The Scottish Government is being urged to hand over £80 million of funding promised for carbon capture technology in the north-east.
Prime Minister Rishi Sunak gave his formal backing for the major energy industry scheme at St Fergus Gas Terminal near Peterhead.
Before the Aberdeenshire project was given the go ahead, the SNP earmarked £80m to support the acceleration of the scheme.
But it later emerged the cash was “reprofiled” into subsequent years following delays from the UK Government in the process.
In January, former energy secretary Michael Matheson said the funding was “always contingent” on the UK Government confirming the Scottish Cluster first.
In the wake of the prime minister’s commitment to support the project, SNP and Green ministers have come under pressure to now commit to the investment.
Mr Sunak revealed up to £20 billion will be poured into four separate carbon capture schemes across the UK, including in the north-east.
Douglas Lumsden, Conservative MSP for the North East, wrote to Humza Yousaf asking him to honour the £80m commitment.
He claimed those behind the project will be “watching the SNP-Green coalition like a hawk over what they do next”.
The Scottish Greens – who share power with the SNP – claim carbon capture technology is “untested” and cannot be relied upon to tackle climate change.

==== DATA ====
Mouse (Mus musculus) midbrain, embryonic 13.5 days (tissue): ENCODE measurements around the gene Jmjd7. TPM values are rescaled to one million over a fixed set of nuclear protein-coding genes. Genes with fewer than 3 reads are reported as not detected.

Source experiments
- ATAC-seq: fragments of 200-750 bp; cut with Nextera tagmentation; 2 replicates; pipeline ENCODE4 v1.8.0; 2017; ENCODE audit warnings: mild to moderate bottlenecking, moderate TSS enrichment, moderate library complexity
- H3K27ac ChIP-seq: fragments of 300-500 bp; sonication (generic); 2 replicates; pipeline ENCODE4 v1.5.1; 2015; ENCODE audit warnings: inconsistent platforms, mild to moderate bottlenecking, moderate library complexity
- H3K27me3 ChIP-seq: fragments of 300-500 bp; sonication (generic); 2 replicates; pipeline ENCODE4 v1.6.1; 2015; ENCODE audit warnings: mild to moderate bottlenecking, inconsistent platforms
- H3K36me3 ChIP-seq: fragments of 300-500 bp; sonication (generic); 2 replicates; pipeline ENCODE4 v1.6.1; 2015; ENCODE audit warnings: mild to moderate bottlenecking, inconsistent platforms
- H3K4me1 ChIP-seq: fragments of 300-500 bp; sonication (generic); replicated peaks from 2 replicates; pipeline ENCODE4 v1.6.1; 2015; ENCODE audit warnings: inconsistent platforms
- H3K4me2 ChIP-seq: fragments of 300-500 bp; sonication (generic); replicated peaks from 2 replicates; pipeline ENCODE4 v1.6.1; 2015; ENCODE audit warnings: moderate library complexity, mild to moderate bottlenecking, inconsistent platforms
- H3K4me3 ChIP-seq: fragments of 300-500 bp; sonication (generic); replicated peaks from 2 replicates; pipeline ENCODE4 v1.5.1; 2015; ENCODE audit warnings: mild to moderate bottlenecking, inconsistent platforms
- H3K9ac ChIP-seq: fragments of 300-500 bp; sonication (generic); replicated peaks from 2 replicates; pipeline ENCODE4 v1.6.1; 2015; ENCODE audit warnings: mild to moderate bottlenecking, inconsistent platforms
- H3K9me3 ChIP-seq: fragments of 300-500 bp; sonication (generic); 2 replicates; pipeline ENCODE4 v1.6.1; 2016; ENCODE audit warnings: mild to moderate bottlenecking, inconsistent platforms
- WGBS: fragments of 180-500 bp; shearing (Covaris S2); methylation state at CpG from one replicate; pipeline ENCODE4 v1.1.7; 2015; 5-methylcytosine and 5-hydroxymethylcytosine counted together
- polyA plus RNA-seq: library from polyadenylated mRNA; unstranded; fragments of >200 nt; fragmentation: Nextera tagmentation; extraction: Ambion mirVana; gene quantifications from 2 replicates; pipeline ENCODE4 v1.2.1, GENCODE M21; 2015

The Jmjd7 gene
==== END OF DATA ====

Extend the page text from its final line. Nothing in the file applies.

Carbon capture and storage
Mr Lumsden added: “The carbon capture, storage and utilisation, phobic Scottish Greens might not even allow any Scottish Government spending on it.
“So the much-trumpeted £80 million, dwarfed by the UK’s £16 billion-plus North Sea Transition Deal, looks like a mirage right now.”
In 2015, the UK Government ended a £1 billion competition to get potential schemes off the ground, disappointing backers of the project in Peterhead.
The Tories then reversed course in 2020 but ended up snubbing the north-east’s bid in 2021 in favour of two areas in the north of England.
The plan is to use carbon capture and storage technology to trap harmful emissions and transport them, either by pipeline or shipping, for permanent storage underground.
It is estimated the Acorn project will create more than 20,000 jobs.
A spokesman for the Scottish Government said it “stands firm behind its commitment to support the Acorn project’s advancement”.
But he added: “Only when we, and the project, are provided with more details by the UK Government on the next stage of the process will it be possible to assess when and how best to support the project with Scottish Government funding.”